My friend, my wife, our one-year-old son in a pram and I (wearing a neck brace and with my arm in a sling from injuries sustained in a car accident) went for an MRT ride. My wife and son couldn't get into the station for some time because other commuters kept using the gate meant for the disabled, ignoring her and the pram.

When the train arrived, people rushed in while alighting passengers rushed out. No one gave way to my wife and the pram. She had to compete with the horde to get onto the train. To make things worse, those standing at the doorway refused to move in, making it even more difficult for her.

Once on board, no one bothered to give up his seat to my wife, who was carrying our son. Those seated were young, able-bodied and educated (executive-type) adults. Finally, it was two Thai workers who gave up their seats to us.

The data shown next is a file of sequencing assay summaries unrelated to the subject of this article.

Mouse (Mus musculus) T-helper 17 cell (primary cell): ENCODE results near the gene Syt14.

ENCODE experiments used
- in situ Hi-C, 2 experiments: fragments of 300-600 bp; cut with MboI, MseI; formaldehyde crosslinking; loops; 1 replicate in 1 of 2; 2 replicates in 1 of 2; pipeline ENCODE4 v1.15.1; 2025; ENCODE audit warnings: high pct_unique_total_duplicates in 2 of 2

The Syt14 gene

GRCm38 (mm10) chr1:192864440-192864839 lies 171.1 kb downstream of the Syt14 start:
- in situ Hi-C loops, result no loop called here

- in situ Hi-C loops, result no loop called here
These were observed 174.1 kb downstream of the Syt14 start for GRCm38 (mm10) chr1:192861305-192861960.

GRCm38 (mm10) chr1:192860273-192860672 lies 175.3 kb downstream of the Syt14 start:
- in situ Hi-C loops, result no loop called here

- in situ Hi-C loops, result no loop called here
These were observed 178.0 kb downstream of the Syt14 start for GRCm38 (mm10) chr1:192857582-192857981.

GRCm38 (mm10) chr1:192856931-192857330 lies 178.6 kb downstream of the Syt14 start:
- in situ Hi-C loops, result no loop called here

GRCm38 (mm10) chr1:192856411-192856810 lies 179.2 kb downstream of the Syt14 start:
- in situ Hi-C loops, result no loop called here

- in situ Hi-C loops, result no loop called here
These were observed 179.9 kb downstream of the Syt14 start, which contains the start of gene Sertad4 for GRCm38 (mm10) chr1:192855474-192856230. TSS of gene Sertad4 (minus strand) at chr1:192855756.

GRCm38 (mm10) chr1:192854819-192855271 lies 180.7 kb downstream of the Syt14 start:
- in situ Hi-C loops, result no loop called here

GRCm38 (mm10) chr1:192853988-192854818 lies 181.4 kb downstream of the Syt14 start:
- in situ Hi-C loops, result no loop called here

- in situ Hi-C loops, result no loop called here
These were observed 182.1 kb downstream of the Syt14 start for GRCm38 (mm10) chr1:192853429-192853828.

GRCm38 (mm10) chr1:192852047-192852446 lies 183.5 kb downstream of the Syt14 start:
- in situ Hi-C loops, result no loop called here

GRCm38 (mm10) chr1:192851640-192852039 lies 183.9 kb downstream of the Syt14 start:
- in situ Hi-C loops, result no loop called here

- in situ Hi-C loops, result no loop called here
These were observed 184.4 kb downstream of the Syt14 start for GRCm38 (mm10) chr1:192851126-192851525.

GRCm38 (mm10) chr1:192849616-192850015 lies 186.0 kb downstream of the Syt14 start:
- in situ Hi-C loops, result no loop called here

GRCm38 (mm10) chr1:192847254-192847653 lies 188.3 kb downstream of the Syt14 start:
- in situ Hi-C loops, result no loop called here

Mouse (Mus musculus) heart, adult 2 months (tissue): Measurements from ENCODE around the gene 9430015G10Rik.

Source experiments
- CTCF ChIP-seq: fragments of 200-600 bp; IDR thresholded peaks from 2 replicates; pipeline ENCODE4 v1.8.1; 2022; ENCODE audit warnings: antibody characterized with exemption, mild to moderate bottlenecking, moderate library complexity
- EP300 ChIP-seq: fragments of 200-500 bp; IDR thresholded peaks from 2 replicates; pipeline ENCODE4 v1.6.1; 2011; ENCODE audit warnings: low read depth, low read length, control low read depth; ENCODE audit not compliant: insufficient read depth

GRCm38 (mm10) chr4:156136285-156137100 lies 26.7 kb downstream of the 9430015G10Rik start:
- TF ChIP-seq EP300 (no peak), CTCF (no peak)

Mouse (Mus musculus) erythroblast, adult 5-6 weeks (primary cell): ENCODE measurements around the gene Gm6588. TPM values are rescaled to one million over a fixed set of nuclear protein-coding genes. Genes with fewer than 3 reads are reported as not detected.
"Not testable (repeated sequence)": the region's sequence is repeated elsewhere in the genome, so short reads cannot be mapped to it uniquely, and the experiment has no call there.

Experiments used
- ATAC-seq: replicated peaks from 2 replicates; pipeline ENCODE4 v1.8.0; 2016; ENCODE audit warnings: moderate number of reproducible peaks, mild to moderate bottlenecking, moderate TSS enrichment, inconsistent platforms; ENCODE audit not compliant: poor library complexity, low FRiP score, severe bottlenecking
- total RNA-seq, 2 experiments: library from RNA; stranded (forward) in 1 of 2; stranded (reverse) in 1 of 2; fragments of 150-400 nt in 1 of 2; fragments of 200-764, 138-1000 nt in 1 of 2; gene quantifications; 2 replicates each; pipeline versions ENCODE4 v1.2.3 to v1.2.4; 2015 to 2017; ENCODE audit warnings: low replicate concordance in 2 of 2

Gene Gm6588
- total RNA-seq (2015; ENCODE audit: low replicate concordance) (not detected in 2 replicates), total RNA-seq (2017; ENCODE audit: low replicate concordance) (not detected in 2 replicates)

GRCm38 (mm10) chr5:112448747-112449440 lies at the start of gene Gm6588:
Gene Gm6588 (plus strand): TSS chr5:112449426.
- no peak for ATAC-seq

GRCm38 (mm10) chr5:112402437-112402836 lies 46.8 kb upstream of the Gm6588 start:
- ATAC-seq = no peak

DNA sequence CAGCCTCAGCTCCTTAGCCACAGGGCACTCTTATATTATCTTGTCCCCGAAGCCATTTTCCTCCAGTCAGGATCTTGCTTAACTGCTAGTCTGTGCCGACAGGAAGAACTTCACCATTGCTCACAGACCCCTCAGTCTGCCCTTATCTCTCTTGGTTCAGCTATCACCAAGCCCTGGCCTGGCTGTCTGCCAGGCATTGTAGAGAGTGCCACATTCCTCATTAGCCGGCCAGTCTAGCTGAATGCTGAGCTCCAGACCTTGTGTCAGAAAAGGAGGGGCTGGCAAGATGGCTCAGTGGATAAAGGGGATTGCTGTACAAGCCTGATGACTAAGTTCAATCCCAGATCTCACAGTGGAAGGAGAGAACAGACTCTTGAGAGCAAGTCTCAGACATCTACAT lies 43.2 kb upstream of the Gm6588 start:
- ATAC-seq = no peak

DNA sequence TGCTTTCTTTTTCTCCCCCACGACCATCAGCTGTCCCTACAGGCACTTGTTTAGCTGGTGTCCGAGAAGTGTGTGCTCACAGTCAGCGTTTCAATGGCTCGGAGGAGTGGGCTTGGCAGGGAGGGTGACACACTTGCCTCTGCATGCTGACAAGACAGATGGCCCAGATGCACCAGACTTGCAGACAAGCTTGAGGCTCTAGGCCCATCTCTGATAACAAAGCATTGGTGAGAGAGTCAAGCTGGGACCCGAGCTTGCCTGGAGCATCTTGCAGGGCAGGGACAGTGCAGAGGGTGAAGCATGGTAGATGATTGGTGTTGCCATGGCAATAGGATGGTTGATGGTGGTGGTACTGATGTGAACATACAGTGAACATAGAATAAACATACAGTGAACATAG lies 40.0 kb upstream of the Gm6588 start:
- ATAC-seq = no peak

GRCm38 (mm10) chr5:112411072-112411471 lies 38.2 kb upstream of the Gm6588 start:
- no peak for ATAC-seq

Later, an old woman boarded the train. Again, no one gave up his seat until a man in a neck brace and an arm sling did so.

When we reached our destination, we tried to take the lift from the platform to the ticket concourse. The lift was packed with able-bodied people. My friend asked that my wife and the pram be allowed in but one man turned around and remarked rudely, 'Why can't you take the next lift?'. I was shocked beyond words.

We went to a packed food court for lunch. No tables were available. We waited and finally noticed a couple leaving. We inched our way towards their table but, with just 5m to go, a group of office girls ran ahead of us and took the table.

When we finally got a table, it was unbelievably messy. There were chicken bones, spilt sauces and prawn shells all over the table.